- For our activity we will go on our Wikispace pull up the PowerPoint that has the activity on it
- We will call up students from the class to label various things on the various maps we pull up (these maps are on the PowerPoint for our activity)
-The class will label
- The countries of Central America
- The 3 Divisions of Mexico
- Major bodies of water
-The students can find the information needed for this activity on the maps on our Wiki

-The Word Doc with Maps
-The Word Doc with the assessment that we will verbally read to the class
-Our PowerPoint

We will be holding an oral exam on the lesson. Anyone who raises their hand first and answers a question correctly will receive a reward (candy). We will have a printout which we will be reading the oral exam assessment questions the students must answer in order to get candy, off of. This printout will have questions that touch upon information that we highlighted in our essential questions.

The coloring map of countries is from the link: http://www.coedu.usf.edu/culture/Maps/Central_America_map.gif

The coloring map answers are from:

The physical coloring map is from: http://daac.gsfc.nasa.gov/oceancolor/images/central_america_topo.jpg

The physical map answers are from http://content.answers.com/main/content/wp/en/thumb/a/a2/180px-CentAmerica.jpg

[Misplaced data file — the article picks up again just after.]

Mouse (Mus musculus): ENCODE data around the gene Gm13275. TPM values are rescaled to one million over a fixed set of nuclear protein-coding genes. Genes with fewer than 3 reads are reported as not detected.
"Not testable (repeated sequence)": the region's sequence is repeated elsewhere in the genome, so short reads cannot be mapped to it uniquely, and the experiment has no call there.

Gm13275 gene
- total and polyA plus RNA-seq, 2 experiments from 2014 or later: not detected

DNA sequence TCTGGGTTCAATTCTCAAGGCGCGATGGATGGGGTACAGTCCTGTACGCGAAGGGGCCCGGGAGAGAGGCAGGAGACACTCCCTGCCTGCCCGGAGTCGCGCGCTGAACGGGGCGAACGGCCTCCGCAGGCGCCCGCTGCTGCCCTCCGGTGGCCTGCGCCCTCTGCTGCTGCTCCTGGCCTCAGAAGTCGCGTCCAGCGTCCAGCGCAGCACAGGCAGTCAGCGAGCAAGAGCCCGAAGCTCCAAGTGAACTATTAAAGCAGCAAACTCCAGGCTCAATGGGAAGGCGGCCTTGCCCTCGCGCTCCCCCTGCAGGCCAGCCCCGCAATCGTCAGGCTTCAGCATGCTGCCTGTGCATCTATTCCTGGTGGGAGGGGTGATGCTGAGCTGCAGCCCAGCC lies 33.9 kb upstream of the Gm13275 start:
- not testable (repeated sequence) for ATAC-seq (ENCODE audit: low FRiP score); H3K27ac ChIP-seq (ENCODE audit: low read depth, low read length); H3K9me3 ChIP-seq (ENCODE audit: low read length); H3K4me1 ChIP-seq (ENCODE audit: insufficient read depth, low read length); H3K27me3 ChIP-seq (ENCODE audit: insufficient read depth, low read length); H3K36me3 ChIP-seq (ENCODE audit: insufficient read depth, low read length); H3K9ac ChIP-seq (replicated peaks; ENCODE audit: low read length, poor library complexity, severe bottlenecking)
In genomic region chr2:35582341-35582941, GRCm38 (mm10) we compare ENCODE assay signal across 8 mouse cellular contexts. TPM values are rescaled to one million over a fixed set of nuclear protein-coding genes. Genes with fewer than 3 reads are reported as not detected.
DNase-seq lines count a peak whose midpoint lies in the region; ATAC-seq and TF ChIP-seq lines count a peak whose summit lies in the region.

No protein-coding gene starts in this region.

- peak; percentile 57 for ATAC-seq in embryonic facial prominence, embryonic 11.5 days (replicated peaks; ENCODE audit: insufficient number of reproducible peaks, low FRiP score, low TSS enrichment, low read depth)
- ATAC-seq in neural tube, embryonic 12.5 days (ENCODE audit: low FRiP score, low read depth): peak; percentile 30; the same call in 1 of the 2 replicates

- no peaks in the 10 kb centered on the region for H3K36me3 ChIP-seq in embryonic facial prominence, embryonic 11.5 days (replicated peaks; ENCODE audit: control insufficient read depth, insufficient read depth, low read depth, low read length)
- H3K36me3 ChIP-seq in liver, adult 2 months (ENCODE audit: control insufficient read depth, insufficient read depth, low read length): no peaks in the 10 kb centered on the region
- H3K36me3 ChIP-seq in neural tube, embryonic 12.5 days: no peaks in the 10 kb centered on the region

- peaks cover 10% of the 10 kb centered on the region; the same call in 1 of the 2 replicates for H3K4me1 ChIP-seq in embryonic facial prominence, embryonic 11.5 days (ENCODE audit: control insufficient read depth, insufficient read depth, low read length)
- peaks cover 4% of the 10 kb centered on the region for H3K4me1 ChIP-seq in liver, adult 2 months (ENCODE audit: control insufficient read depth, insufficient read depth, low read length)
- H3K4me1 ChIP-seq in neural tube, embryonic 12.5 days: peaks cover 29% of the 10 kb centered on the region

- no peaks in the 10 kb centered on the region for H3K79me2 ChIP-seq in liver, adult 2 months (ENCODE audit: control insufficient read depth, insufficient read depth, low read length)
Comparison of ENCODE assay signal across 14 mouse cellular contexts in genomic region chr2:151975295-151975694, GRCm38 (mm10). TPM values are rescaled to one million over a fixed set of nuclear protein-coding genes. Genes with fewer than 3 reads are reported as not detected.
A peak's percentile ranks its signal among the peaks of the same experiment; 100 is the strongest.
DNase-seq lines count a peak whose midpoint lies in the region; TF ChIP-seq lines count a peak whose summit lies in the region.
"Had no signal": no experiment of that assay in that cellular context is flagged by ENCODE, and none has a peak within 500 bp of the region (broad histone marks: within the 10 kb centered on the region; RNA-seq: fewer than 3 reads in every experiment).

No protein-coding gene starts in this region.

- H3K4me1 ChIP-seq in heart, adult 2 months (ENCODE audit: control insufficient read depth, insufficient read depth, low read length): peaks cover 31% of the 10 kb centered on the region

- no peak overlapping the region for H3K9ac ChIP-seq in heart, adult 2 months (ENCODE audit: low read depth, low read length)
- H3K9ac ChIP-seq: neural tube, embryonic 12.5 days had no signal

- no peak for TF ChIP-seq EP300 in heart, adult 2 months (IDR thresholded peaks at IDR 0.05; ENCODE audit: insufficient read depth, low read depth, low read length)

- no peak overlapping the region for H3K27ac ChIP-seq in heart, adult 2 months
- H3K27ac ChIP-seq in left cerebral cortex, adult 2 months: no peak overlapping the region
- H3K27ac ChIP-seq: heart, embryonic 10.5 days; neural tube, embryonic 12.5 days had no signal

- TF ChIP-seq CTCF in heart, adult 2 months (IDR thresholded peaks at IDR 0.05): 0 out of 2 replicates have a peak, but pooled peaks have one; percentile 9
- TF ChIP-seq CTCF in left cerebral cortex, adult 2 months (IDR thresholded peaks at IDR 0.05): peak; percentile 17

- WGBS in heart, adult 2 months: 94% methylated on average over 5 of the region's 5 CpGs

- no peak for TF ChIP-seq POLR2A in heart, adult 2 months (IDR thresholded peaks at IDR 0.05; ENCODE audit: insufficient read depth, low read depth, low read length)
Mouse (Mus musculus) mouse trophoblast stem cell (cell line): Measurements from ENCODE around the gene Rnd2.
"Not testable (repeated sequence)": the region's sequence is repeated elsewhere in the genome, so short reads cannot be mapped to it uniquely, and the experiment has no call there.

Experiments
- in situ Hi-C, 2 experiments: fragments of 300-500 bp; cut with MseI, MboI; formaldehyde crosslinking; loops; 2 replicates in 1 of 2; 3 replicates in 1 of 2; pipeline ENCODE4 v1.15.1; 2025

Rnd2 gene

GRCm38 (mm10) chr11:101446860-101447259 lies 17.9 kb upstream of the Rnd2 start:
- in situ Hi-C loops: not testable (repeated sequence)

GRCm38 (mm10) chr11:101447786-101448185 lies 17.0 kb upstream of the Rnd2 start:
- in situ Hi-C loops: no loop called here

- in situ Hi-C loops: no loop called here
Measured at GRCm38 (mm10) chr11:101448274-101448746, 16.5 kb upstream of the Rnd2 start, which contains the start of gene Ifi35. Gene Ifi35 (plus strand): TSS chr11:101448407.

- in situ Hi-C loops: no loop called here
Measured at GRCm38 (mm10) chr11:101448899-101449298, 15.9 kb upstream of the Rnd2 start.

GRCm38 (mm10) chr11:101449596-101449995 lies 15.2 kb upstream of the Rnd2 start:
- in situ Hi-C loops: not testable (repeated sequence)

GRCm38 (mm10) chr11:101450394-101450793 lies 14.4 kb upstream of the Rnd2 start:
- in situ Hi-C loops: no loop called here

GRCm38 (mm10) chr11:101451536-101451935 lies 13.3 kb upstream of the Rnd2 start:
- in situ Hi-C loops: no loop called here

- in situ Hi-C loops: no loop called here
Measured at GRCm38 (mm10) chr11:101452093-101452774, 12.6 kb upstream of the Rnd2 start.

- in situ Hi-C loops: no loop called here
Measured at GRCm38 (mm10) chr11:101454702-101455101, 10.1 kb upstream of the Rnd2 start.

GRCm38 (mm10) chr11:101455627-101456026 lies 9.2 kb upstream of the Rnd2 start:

Mexico (Physical and political)- http://www.clickandlearn.com/documents2/BlankMaps.htm

Answers on Mexico are from-

Central American and Mexican Political map-

Mexico political Map

Other Websites

[[file:Central America and Mexico.pptx]]


Geographic Coordinates: 23 00 N, 102 00 W
Area: 1,972,550 km, a little smaller than 3x the size of Texas
Borders: Belize, Guatemala, US
Climate: varies from tropical to desert
Terrain: high mountains; low coastal plains; high plateaus; deserts
Natural Resources: petroleum, gold, silver, lead, timber, copper, zinc, natural gas,
Imports: steel products, agricultural machinery, car parts, and electrical machinery
Exports: manufactured goods, silver, cotton, oil, fruits, vegetables, coffee
Arable Land: 12.66%
Affects of Geography on Mexico
United States:
Due to the fact that Mexico has historically shared a border with the US the two countries have had disputes numerous times.
-Mexican-America War:
-Conflict fought between the US and Mexico from 1846 to 1848.
-Each side believed that they owned the rights to Texas. The unite states annexed Texas in 1845 but the Mexicans thought it was a rebel province and tried to take it back
Picture_7.png Tourism:
-Because of Mexico’s location in the Temperate/Tropical Gulf of Mexico Tourism is the third largest industry in the country.
-During the months of January and December Mexican beaches attract many tourists
-Faming is a big part of Mexico’s economy and over 20% of jobs in Mexico are farming related
-However since only 1/5 of Mexico’s land is arable and about 75 of Mexican farmers are subsistence farmers, (together with the fact that over half the population in Mexico lives in poverty) there have historically been many issues regarding food in Mexico


-Geographic Coordinates: 9 00 N, 80 00 W
-Area: 78,200 sq km, a little smaller than South Carolina
-Borders: Columbia, Costa Rica
-Climate: tropical, hot and humid. Long rainy season, short dry season.
-Terrain: mountainous, coastal areas, many plains and rolling hills
-Natural Resources: copper, mahogany forests, shrimp, hydropower
-Imports: food, consumer goods, chemicals
-Exports: bananas, shrimp, sugar, coffee, clothing _____________________Wikipedia
-Arable Land: 7.26%
-Connects Central and South America